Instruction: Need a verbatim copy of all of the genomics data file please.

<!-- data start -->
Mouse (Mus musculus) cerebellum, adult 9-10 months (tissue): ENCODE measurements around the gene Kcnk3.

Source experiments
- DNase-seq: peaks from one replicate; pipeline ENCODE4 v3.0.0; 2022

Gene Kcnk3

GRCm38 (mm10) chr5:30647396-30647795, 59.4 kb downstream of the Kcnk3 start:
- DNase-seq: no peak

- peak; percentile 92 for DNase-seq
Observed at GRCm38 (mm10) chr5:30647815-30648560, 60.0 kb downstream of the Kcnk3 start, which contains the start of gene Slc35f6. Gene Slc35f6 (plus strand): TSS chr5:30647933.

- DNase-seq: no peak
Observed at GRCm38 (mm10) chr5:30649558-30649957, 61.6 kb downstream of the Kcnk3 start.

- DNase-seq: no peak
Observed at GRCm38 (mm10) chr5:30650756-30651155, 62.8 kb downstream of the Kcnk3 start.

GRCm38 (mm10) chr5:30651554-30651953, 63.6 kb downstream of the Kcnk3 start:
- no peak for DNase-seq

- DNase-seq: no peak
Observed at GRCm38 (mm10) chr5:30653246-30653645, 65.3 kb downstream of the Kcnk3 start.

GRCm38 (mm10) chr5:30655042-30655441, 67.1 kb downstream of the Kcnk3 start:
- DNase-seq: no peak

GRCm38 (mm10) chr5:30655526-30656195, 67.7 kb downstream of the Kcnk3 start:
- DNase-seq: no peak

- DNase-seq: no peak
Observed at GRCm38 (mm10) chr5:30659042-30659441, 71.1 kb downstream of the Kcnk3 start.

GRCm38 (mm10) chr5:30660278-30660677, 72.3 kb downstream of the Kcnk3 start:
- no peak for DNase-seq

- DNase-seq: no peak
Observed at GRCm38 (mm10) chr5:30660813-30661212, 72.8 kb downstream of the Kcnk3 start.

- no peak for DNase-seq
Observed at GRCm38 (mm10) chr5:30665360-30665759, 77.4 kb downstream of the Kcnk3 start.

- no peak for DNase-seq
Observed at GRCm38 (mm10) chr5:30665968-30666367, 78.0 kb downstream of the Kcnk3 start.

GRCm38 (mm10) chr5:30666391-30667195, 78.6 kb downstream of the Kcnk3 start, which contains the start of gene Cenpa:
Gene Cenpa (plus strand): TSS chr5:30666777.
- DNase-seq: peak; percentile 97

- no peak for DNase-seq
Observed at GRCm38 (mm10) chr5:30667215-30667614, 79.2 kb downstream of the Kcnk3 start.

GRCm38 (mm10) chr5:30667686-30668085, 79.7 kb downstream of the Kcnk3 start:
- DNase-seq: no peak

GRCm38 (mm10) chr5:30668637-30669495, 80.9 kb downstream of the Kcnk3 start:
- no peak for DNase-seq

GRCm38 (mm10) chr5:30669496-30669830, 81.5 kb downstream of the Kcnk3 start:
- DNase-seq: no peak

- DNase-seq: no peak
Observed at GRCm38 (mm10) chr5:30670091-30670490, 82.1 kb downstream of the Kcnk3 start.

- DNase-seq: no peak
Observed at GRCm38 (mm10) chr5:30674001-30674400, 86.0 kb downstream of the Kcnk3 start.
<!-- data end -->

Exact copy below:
Mouse (Mus musculus) cerebellum, adult 9-10 months (tissue): ENCODE measurements around the gene Kcnk3.

Source experiments
- DNase-seq: peaks from one replicate; pipeline ENCODE4 v3.0.0; 2022

Gene Kcnk3

GRCm38 (mm10) chr5:30647396-30647795, 59.4 kb downstream of the Kcnk3 start:
- DNase-seq: no peak

- peak; percentile 92 for DNase-seq
Observed at GRCm38 (mm10) chr5:30647815-30648560, 60.0 kb downstream of the Kcnk3 start, which contains the start of gene Slc35f6. Gene Slc35f6 (plus strand): TSS chr5:30647933.

- DNase-seq: no peak
Observed at GRCm38 (mm10) chr5:30649558-30649957, 61.6 kb downstream of the Kcnk3 start.

- DNase-seq: no peak
Observed at GRCm38 (mm10) chr5:30650756-30651155, 62.8 kb downstream of the Kcnk3 start.

GRCm38 (mm10) chr5:30651554-30651953, 63.6 kb downstream of the Kcnk3 start:
- no peak for DNase-seq

- DNase-seq: no peak
Observed at GRCm38 (mm10) chr5:30653246-30653645, 65.3 kb downstream of the Kcnk3 start.

GRCm38 (mm10) chr5:30655042-30655441, 67.1 kb downstream of the Kcnk3 start:
- DNase-seq: no peak

GRCm38 (mm10) chr5:30655526-30656195, 67.7 kb downstream of the Kcnk3 start:
- DNase-seq: no peak

- DNase-seq: no peak
Observed at GRCm38 (mm10) chr5:30659042-30659441, 71.1 kb downstream of the Kcnk3 start.

GRCm38 (mm10) chr5:30660278-30660677, 72.3 kb downstream of the Kcnk3 start:
- no peak for DNase-seq

- DNase-seq: no peak
Observed at GRCm38 (mm10) chr5:30660813-30661212, 72.8 kb downstream of the Kcnk3 start.

- no peak for DNase-seq
Observed at GRCm38 (mm10) chr5:30665360-30665759, 77.4 kb downstream of the Kcnk3 start.

- no peak for DNase-seq
Observed at GRCm38 (mm10) chr5:30665968-30666367, 78.0 kb downstream of the Kcnk3 start.

GRCm38 (mm10) chr5:30666391-30667195, 78.6 kb downstream of the Kcnk3 start, which contains the start of gene Cenpa:
Gene Cenpa (plus strand): TSS chr5:30666777.
- DNase-seq: peak; percentile 97

- no peak for DNase-seq
Observed at GRCm38 (mm10) chr5:30667215-30667614, 79.2 kb downstream of the Kcnk3 start.

GRCm38 (mm10) chr5:30667686-30668085, 79.7 kb downstream of the Kcnk3 start:
- DNase-seq: no peak

GRCm38 (mm10) chr5:30668637-30669495, 80.9 kb downstream of the Kcnk3 start:
- no peak for DNase-seq

GRCm38 (mm10) chr5:30669496-30669830, 81.5 kb downstream of the Kcnk3 start:
- DNase-seq: no peak

- DNase-seq: no peak
Observed at GRCm38 (mm10) chr5:30670091-30670490, 82.1 kb downstream of the Kcnk3 start.

- DNase-seq: no peak
Observed at GRCm38 (mm10) chr5:30674001-30674400, 86.0 kb downstream of the Kcnk3 start.